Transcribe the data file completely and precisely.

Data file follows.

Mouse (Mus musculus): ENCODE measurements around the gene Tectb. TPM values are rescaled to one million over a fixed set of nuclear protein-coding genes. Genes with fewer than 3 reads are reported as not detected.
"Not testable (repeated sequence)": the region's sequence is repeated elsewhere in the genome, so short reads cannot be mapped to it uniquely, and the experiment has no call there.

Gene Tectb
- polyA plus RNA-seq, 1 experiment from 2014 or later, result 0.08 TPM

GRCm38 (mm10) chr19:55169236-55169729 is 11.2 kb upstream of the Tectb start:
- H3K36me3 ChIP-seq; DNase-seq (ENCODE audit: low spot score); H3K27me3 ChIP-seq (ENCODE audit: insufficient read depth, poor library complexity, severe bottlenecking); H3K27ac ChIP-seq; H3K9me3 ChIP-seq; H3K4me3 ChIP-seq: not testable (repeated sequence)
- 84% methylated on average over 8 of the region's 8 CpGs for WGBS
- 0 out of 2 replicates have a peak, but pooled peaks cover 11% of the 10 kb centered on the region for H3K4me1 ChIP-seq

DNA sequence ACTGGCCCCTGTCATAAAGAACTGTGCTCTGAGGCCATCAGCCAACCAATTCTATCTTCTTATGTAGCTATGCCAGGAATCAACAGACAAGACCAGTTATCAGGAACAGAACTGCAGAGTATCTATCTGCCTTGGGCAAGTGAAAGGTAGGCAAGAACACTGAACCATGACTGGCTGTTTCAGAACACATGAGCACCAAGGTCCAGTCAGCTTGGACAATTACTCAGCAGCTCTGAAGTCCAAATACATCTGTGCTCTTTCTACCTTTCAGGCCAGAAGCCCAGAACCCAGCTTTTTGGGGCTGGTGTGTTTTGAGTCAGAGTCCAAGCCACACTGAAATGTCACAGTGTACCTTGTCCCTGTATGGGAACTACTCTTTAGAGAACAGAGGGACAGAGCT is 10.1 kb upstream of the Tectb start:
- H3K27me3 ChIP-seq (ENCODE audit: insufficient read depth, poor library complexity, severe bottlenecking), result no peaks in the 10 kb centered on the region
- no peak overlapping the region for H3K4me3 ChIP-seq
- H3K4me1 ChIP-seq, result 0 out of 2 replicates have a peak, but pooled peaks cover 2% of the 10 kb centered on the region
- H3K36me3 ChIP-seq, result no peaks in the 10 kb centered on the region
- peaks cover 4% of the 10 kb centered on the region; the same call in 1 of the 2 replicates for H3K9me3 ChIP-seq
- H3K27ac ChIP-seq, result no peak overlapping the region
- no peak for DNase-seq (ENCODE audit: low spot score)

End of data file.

Mouse (Mus musculus): ENCODE measurements around the gene Tectb. TPM values are rescaled to one million over a fixed set of nuclear protein-coding genes. Genes with fewer than 3 reads are reported as not detected.
"Not testable (repeated sequence)": the region's sequence is repeated elsewhere in the genome, so short reads cannot be mapped to it uniquely, and the experiment has no call there.

Gene Tectb
- polyA plus RNA-seq, 1 experiment from 2014 or later, result 0.08 TPM

GRCm38 (mm10) chr19:55169236-55169729 is 11.2 kb upstream of the Tectb start:
- H3K36me3 ChIP-seq; DNase-seq (ENCODE audit: low spot score); H3K27me3 ChIP-seq (ENCODE audit: insufficient read depth, poor library complexity, severe bottlenecking); H3K27ac ChIP-seq; H3K9me3 ChIP-seq; H3K4me3 ChIP-seq: not testable (repeated sequence)
- 84% methylated on average over 8 of the region's 8 CpGs for WGBS
- 0 out of 2 replicates have a peak, but pooled peaks cover 11% of the 10 kb centered on the region for H3K4me1 ChIP-seq

DNA sequence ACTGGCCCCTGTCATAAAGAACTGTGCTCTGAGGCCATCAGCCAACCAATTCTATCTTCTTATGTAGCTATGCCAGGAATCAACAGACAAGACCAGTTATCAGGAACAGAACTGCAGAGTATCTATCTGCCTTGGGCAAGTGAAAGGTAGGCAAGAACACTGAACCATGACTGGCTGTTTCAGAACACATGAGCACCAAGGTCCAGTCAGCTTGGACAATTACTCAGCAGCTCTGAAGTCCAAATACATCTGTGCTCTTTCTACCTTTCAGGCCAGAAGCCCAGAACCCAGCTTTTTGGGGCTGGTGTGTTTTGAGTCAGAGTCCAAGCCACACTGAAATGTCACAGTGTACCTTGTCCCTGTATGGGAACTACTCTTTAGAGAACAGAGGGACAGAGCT is 10.1 kb upstream of the Tectb start:
- H3K27me3 ChIP-seq (ENCODE audit: insufficient read depth, poor library complexity, severe bottlenecking), result no peaks in the 10 kb centered on the region
- no peak overlapping the region for H3K4me3 ChIP-seq
- H3K4me1 ChIP-seq, result 0 out of 2 replicates have a peak, but pooled peaks cover 2% of the 10 kb centered on the region
- H3K36me3 ChIP-seq, result no peaks in the 10 kb centered on the region
- peaks cover 4% of the 10 kb centered on the region; the same call in 1 of the 2 replicates for H3K9me3 ChIP-seq
- H3K27ac ChIP-seq, result no peak overlapping the region
- no peak for DNase-seq (ENCODE audit: low spot score)